Before you read any further I would like you to try something, say the word “poo” aloud. It you’re alone you were probably ok with doing that, but now imagine you’re not only saying the word “poo” in front of other people but actually trying to discuss it actively with people, many of whom you probably do not know, because you are trying to improve public health by decreasing the practice of open defecation. It would probably make you and them a little uncomfortable, and that discomfort is known as the “poo taboo.”
Taboos in general are deeply rooted, often historically relevant, topics that people are uncomfortable talking about. The poo taboo is a particularly well-studied one because, as the book title goes, everybody poops; and despite the fact that the toilet and sewers were invented around 2800 BC there are still over 1 billion people that practice open defecation on a daily basis.
The people who are passionate about poop have taken up arms against the idea that poo is taboo. They have done a media dump of epic proportions on multiple continents in order to get people talking about poop. They have enlisted the help of celebrities like Matt Damon, had researchers give TEDx talks, and just generally made it easier for people the world over to say the word poo. The World Toilet Organization, headquartered in Singapore, have even gone as far as declaring November 19th World Toilet Day.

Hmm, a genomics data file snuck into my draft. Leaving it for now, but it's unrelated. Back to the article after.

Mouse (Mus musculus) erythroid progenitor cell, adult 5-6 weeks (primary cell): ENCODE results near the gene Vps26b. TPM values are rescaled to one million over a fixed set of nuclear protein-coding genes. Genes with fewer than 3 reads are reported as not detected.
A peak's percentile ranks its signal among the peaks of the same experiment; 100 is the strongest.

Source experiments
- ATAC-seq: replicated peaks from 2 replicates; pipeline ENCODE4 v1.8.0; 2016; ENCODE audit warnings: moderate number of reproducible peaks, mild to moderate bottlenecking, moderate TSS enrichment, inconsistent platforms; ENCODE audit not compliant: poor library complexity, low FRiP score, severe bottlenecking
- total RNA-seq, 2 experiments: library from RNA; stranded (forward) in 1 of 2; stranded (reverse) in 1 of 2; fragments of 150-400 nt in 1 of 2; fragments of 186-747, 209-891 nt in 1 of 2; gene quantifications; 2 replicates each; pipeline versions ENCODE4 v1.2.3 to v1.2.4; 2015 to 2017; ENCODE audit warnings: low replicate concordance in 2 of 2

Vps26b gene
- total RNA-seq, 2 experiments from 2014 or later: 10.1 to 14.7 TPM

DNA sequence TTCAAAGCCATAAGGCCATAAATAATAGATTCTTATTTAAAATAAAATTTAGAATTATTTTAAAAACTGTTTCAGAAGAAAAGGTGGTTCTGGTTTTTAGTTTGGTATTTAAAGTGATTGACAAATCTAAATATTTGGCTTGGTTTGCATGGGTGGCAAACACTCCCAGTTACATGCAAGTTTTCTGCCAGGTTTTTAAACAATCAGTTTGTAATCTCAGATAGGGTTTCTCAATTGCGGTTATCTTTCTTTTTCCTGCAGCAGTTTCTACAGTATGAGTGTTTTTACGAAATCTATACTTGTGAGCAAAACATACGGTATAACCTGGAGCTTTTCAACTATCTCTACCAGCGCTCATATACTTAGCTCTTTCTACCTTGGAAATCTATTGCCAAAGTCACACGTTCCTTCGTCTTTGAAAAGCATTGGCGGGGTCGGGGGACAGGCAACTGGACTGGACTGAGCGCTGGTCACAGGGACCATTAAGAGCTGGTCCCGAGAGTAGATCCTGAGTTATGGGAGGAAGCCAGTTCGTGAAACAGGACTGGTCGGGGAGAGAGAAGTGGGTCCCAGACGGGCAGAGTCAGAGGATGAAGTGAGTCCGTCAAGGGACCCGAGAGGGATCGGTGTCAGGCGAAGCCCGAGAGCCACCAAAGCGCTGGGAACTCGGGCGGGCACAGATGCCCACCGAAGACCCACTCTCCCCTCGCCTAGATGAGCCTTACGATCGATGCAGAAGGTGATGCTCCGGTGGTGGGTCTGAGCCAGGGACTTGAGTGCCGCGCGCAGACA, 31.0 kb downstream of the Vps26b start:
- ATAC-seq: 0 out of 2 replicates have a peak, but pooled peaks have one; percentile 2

So you may ask yourself what this particular taboo has to do with you? Well, as someone interested in public health you have no doubt come across research and initiatives that would have incredible public health impacts but are shrouded in social taboos. Whether that topic was condom distribution, sex education for children, needle exchanges, or something as simple as poop doesn’t change that people do not want to talk about it. Our natural human inclination is to avoid talking about topics that make people uncomfortable, but in doing so we are doing a tremendous disservice to the global community. Only looking at the poo taboo it has been shown that not talking about the problem has significantly slowed the development of public health sanitation progress the world over. But the poo people have gone on fighting to put poo in everyone’s face, no matter how much they don’t want it there because when push comes to shove it matters. We can all learn from the poo people is that the solution to tackling a taboo health problem is to force discussion and education into the public sphere. The more people who are actively talking about a taboo the less uncomfortable it becomes for everyone involved and the greater progress can be made.